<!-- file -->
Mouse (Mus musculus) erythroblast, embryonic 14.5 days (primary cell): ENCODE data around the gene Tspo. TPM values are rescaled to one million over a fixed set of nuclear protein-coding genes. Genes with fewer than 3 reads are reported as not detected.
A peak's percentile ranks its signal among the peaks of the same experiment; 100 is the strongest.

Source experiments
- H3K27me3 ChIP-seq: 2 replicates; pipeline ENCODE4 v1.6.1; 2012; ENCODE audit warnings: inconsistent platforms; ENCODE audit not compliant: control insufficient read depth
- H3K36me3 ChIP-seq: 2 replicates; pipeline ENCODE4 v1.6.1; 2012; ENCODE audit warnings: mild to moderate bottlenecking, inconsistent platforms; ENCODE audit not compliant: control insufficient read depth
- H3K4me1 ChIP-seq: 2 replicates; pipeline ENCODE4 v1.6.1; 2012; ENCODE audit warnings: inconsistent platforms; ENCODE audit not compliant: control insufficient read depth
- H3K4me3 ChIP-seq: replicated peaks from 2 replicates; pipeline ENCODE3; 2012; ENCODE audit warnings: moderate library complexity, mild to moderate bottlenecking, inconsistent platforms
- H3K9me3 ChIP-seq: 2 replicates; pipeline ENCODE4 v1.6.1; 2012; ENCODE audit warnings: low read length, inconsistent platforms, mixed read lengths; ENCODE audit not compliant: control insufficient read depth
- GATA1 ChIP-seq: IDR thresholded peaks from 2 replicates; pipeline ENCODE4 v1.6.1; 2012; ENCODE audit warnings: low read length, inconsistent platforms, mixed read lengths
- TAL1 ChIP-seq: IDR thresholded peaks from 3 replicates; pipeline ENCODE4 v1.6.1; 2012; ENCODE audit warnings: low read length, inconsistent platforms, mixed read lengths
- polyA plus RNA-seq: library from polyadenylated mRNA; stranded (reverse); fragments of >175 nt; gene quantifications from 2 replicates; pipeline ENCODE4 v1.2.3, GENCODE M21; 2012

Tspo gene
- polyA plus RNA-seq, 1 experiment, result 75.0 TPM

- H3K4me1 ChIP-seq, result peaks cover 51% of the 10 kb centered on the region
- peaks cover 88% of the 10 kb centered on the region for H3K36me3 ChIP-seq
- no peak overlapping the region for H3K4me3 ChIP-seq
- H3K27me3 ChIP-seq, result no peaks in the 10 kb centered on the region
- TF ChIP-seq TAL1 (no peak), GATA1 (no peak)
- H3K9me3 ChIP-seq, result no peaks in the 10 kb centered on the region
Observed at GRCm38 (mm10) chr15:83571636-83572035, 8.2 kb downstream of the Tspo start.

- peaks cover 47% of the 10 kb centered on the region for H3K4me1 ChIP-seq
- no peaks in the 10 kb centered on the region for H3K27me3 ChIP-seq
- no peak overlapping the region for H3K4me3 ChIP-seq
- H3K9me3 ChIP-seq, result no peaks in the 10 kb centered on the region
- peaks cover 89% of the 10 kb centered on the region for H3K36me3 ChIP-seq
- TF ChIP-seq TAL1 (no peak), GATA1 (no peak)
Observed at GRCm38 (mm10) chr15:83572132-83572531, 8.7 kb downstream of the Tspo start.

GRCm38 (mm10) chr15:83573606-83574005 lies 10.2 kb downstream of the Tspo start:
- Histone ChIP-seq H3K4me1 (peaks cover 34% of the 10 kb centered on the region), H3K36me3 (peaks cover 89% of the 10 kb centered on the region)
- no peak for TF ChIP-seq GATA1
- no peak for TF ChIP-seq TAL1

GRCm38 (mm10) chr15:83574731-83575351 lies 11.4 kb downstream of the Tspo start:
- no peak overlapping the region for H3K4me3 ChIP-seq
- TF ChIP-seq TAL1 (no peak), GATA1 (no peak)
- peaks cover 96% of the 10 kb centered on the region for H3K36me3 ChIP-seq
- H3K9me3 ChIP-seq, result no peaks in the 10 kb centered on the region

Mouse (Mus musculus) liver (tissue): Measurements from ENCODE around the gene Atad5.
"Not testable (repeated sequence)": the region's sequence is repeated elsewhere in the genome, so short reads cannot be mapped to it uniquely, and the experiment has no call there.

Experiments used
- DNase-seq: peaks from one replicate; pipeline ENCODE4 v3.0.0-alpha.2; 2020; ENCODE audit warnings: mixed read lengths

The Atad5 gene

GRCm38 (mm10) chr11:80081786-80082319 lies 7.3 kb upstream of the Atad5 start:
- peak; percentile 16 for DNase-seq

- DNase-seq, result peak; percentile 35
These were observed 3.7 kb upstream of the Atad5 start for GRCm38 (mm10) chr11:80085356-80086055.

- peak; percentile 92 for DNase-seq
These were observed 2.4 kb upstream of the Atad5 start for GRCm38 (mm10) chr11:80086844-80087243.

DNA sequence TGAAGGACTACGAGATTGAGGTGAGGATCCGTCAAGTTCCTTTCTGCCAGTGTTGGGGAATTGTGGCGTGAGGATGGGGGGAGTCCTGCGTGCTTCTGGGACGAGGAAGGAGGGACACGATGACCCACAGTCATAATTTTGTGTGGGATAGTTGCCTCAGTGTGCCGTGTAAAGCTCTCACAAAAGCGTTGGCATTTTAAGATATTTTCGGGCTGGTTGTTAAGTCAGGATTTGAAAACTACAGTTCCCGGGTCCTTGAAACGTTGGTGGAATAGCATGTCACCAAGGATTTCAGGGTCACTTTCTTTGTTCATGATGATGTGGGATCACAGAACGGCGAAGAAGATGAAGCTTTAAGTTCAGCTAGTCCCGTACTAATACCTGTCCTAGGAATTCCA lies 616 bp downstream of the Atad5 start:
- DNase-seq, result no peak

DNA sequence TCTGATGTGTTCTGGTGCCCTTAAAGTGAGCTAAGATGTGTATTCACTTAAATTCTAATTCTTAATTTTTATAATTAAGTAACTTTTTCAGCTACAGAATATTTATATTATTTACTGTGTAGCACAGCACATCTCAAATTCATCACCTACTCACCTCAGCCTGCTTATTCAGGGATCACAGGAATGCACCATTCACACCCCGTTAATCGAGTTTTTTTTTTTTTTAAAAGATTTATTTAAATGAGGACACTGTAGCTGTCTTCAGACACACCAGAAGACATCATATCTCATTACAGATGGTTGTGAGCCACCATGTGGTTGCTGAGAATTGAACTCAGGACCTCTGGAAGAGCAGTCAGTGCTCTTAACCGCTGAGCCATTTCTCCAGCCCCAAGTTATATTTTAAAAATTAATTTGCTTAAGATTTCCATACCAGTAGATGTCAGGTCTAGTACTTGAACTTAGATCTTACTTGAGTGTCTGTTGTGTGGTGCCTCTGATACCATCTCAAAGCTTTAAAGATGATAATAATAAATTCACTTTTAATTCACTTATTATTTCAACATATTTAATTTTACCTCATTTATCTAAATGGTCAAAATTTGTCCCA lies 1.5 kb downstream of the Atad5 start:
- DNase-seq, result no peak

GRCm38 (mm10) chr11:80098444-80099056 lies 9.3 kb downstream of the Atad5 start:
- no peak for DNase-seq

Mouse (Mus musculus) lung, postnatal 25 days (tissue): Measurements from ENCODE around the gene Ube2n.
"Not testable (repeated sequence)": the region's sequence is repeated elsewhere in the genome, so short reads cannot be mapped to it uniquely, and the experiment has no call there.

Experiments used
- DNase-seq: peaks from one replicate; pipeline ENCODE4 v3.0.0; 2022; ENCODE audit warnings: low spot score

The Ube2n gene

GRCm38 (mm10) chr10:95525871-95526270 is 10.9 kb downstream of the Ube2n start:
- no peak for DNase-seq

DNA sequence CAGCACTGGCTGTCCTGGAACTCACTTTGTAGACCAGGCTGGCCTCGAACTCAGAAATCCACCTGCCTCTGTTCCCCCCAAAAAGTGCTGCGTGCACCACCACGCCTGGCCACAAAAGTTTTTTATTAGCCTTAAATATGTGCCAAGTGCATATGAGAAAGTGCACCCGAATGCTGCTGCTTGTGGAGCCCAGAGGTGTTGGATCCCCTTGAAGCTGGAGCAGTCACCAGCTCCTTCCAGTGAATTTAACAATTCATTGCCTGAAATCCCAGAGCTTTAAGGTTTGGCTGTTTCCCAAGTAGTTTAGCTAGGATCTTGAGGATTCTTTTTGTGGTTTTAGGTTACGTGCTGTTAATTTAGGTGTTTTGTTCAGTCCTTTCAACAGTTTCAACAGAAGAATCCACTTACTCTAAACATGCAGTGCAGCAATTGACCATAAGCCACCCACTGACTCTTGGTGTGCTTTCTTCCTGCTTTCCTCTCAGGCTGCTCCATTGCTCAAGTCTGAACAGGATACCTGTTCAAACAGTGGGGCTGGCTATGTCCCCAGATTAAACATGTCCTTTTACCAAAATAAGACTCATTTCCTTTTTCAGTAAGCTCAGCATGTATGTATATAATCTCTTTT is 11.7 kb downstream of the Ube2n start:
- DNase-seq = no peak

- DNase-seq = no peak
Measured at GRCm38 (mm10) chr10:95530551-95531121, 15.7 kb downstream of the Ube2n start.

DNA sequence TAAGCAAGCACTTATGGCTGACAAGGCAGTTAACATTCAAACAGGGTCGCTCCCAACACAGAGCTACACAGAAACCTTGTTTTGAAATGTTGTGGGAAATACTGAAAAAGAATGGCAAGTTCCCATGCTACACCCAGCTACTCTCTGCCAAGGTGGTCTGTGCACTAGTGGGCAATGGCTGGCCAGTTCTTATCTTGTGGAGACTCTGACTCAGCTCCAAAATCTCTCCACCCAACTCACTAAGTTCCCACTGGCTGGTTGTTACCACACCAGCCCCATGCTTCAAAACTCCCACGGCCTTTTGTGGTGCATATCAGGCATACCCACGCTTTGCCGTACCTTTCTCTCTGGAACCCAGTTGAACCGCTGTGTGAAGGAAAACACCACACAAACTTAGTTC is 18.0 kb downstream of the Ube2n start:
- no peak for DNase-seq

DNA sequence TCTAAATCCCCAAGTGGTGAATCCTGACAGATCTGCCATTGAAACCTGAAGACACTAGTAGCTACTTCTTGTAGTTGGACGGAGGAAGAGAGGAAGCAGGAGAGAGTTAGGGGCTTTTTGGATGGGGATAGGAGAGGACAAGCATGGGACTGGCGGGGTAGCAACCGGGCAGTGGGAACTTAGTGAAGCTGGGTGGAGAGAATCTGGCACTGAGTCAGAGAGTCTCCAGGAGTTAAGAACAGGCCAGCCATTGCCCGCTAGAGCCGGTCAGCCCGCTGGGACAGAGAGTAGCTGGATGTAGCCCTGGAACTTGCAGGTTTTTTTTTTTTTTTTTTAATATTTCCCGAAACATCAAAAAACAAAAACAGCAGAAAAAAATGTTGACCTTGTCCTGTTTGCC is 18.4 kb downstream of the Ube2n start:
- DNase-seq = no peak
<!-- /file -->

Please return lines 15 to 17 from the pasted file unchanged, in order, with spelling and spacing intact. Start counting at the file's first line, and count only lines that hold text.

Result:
- peaks cover 88% of the 10 kb centered on the region for H3K36me3 ChIP-seq
- no peak overlapping the region for H3K4me3 ChIP-seq
- H3K27me3 ChIP-seq, result no peaks in the 10 kb centered on the region